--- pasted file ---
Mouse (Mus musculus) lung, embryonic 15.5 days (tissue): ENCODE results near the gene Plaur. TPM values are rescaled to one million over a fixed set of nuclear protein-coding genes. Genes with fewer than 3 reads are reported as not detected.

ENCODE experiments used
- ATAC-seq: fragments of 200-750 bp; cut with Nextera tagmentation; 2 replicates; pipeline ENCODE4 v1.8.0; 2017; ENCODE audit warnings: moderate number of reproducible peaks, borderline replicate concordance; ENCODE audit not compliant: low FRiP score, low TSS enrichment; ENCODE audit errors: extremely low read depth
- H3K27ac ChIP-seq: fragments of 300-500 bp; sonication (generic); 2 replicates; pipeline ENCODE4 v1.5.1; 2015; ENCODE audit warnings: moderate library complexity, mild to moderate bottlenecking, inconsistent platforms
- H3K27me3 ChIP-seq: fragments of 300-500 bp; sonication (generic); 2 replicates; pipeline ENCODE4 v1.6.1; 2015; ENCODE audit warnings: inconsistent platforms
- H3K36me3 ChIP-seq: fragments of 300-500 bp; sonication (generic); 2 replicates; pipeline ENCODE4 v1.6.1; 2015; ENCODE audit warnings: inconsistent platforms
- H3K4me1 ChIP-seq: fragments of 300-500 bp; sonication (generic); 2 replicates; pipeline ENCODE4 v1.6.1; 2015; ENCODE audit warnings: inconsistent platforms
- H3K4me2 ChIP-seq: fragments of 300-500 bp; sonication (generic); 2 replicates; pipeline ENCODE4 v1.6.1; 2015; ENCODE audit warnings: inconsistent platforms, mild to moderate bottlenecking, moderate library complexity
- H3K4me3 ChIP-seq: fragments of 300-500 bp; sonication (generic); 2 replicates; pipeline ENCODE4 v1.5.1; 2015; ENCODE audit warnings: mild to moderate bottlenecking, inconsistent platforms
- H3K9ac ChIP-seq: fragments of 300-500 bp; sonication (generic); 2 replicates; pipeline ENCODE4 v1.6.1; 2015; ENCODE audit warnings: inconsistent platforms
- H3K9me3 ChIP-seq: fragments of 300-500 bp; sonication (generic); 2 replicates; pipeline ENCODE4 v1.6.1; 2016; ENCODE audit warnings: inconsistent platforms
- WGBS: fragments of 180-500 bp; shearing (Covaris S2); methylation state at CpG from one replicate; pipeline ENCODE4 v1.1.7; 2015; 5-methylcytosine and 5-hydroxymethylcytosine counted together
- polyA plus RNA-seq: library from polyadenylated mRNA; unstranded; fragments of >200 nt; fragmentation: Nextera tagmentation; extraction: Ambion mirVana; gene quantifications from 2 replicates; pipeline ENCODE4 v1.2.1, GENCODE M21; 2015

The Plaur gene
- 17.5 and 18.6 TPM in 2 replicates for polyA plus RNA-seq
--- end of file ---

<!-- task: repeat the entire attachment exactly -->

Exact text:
Mouse (Mus musculus) lung, embryonic 15.5 days (tissue): ENCODE results near the gene Plaur. TPM values are rescaled to one million over a fixed set of nuclear protein-coding genes. Genes with fewer than 3 reads are reported as not detected.

ENCODE experiments used
- ATAC-seq: fragments of 200-750 bp; cut with Nextera tagmentation; 2 replicates; pipeline ENCODE4 v1.8.0; 2017; ENCODE audit warnings: moderate number of reproducible peaks, borderline replicate concordance; ENCODE audit not compliant: low FRiP score, low TSS enrichment; ENCODE audit errors: extremely low read depth
- H3K27ac ChIP-seq: fragments of 300-500 bp; sonication (generic); 2 replicates; pipeline ENCODE4 v1.5.1; 2015; ENCODE audit warnings: moderate library complexity, mild to moderate bottlenecking, inconsistent platforms
- H3K27me3 ChIP-seq: fragments of 300-500 bp; sonication (generic); 2 replicates; pipeline ENCODE4 v1.6.1; 2015; ENCODE audit warnings: inconsistent platforms
- H3K36me3 ChIP-seq: fragments of 300-500 bp; sonication (generic); 2 replicates; pipeline ENCODE4 v1.6.1; 2015; ENCODE audit warnings: inconsistent platforms
- H3K4me1 ChIP-seq: fragments of 300-500 bp; sonication (generic); 2 replicates; pipeline ENCODE4 v1.6.1; 2015; ENCODE audit warnings: inconsistent platforms
- H3K4me2 ChIP-seq: fragments of 300-500 bp; sonication (generic); 2 replicates; pipeline ENCODE4 v1.6.1; 2015; ENCODE audit warnings: inconsistent platforms, mild to moderate bottlenecking, moderate library complexity
- H3K4me3 ChIP-seq: fragments of 300-500 bp; sonication (generic); 2 replicates; pipeline ENCODE4 v1.5.1; 2015; ENCODE audit warnings: mild to moderate bottlenecking, inconsistent platforms
- H3K9ac ChIP-seq: fragments of 300-500 bp; sonication (generic); 2 replicates; pipeline ENCODE4 v1.6.1; 2015; ENCODE audit warnings: inconsistent platforms
- H3K9me3 ChIP-seq: fragments of 300-500 bp; sonication (generic); 2 replicates; pipeline ENCODE4 v1.6.1; 2016; ENCODE audit warnings: inconsistent platforms
- WGBS: fragments of 180-500 bp; shearing (Covaris S2); methylation state at CpG from one replicate; pipeline ENCODE4 v1.1.7; 2015; 5-methylcytosine and 5-hydroxymethylcytosine counted together
- polyA plus RNA-seq: library from polyadenylated mRNA; unstranded; fragments of >200 nt; fragmentation: Nextera tagmentation; extraction: Ambion mirVana; gene quantifications from 2 replicates; pipeline ENCODE4 v1.2.1, GENCODE M21; 2015

The Plaur gene
- 17.5 and 18.6 TPM in 2 replicates for polyA plus RNA-seq